The birth of a vessel is more celebrated that the arrival of a kid. Ships are launched in big ceremonies and ceremonially named.  Its demise – ship breaking is a crude industry.  The breaking unit was a small piece of land with a make shift office. The vessel would run on full stream and in high tide run on the shore at full blast. Obviously would get struck in the sands at some level and there sighed its final breath. From then it would be hammer and tongs and gas cutting.  But to those who love sea and the sea creature – the ship, it would represent the death of an animate object which did so much for the humanity.

 


The pandemic outcome is early demise of Cruise ships.  MailOnline and many other media report in detail that Cruise ships from Britain and the United States are being scrapped at a Turkish dock after the multi-billion pound industry was smashed by the coronavirus crisis. The coronavirus cruise liner graveyard at the port in Aliaga, a town 30 miles north of Izmir on Turkey's west coast, bustled with work again on Friday as scrapyard workers stripped walls, windows and railings from five vessels.  Cruise ships were home to the some of the earliest clusters of COVID-19 as the pandemic spread globally early this year. In March, U.S. authorities issued a no-sail order for all cruise ships that remains in place, and many other countries, including the United Kingdom, have issued specific advice against travelling on the vessels.

One of the five ships in the scrapyard is the Carnival Fantasy formerly operated by the American giant Carnival Cruise Line. The vessel took her maiden voyage in 1990 and had only just been refurbished last year. In July, Carnival Corporation's CEO Arnold Donald revealed that it would remove 13 ships from its fleets in 2020. Donald insisted that the scrapping be referred to as 'recycling.' Photos sadly depict five  luxury cruise ships being broken down for scrap metal at the Aliaga ship recycling port, 30 miles north of Izmir on Turkey's west coast.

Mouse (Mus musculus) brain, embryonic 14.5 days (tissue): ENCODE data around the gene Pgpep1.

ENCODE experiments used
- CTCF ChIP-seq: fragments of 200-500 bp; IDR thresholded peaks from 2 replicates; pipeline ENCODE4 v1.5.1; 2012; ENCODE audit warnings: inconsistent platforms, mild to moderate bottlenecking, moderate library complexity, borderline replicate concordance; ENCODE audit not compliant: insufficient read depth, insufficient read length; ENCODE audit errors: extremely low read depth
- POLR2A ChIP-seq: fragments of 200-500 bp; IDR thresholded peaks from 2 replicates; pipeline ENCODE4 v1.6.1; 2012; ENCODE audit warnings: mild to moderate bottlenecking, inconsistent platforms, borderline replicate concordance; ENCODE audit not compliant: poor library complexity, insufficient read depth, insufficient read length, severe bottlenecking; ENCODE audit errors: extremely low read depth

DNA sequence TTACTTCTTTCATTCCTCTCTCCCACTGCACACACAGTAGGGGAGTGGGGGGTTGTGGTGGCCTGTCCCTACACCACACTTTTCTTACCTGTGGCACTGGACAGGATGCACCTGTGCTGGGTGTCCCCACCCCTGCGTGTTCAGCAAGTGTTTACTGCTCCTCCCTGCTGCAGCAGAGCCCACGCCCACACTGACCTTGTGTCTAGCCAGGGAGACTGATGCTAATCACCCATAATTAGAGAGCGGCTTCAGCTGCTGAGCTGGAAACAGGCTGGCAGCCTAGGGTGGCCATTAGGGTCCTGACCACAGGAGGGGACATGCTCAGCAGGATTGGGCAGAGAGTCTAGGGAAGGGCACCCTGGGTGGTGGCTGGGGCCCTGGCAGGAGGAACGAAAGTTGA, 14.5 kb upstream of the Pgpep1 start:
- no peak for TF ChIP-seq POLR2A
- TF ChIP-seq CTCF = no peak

The mighty ones that housed crazy golf courses and drained swimming pools now wear a deserted look as they fall under the hammer and would eventually be destroyed without a trace.    With the global coronavirus pandemic pushing the multi-billion dollar cruise industry into crisis, some cruise operators have been forced to cut losses and retire ships earlier than planned.  These ships do look colossal but the hit has been hardest for the cruise tourism industry that they fear that it might take longer years to be back in business. Hence the sounding of death-knell for the giants.